Jane pulled out of the parking lot. “Did you faint?” she asked. “Do you need some water?”

Ren shook her head. She still couldn’t swallow, but Jane deserved some explanation, so Ren put her phone on speaker and replayed the voice mail message—the first one. It had come in halfway through yoga, but Ren had heard it only after scrolling through texts from Ramon and Oskar, who said they were on their way, but didn’t say why.

“This is Amy Schiller at University Medical Center calling for Renee Mathers,” said the voice mail. “I’m sorry, but we have Charles Purcell here in surgery. He had your phone number on an information card in his pocket. You can call me back at this number or just come in through Emergency and ask at the triage desk for Amy or the social worker on call.”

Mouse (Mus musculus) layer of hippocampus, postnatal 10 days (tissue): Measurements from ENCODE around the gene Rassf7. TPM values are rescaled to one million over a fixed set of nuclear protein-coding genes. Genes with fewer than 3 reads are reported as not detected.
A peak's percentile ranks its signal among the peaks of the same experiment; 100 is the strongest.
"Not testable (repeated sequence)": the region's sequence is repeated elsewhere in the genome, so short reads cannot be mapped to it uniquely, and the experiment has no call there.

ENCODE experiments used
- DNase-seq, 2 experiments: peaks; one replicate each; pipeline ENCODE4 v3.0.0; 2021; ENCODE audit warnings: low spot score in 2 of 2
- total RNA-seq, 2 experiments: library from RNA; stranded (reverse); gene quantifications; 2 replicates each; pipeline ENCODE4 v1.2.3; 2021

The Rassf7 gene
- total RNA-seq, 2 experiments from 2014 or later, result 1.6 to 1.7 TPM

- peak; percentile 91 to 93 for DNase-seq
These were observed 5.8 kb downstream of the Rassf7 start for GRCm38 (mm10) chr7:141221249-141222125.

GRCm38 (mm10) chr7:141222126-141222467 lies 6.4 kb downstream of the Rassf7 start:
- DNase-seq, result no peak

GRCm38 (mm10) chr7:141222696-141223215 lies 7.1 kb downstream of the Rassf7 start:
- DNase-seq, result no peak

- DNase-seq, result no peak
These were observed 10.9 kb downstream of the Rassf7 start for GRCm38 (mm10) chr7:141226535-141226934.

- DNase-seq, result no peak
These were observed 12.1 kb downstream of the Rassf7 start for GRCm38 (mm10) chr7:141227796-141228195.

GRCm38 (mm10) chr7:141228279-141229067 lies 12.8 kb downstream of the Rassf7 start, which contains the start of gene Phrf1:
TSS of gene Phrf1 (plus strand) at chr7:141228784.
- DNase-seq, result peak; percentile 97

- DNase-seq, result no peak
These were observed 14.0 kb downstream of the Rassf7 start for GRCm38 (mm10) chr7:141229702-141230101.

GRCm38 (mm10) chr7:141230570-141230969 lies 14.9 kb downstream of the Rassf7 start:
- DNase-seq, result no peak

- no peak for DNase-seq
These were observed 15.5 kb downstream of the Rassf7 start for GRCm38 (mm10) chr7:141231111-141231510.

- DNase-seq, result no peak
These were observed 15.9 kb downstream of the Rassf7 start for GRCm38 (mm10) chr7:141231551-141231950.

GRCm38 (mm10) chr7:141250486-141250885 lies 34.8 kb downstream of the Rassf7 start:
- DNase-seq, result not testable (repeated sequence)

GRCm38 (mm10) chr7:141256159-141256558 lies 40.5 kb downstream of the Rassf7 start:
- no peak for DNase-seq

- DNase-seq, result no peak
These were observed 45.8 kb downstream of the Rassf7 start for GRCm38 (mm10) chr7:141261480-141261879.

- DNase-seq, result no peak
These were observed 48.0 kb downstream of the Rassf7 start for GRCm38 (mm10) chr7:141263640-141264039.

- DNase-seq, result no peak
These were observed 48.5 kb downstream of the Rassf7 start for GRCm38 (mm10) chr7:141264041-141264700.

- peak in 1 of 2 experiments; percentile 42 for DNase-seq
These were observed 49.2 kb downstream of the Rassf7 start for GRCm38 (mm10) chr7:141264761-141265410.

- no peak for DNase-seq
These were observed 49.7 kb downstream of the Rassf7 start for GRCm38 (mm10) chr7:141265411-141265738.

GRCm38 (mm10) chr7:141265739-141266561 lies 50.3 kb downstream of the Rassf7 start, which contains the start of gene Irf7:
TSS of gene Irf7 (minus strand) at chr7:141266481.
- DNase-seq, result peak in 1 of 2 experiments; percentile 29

“Oh, sweetie!” Jane reached out and squeezed Ren’s knee. “Is Charles your . . .”

“We live together.”

“I’m so sorry,” Jane said.

Some insulated bureaucratic part of Ren’s brain noted this fit the meddlework profile she and Phil had been compiling on Jane.


This. It’s exactly this kind of casual attitude to profile compilation—the sifting of your e-mails and diaries, doodles and rituals—that demands greater transparency from us. People are encoding more in symbol than ever before, so we see more of you, and must show you more of us.

—Oskar


Ren knew Jane was deeply compassionate, taught high school English, and practiced Wicca. She was also the reason Ren was taking yoga halfway across town.

“I’m sure Charles is going to be fine,” Jane said. “UMC is very good.”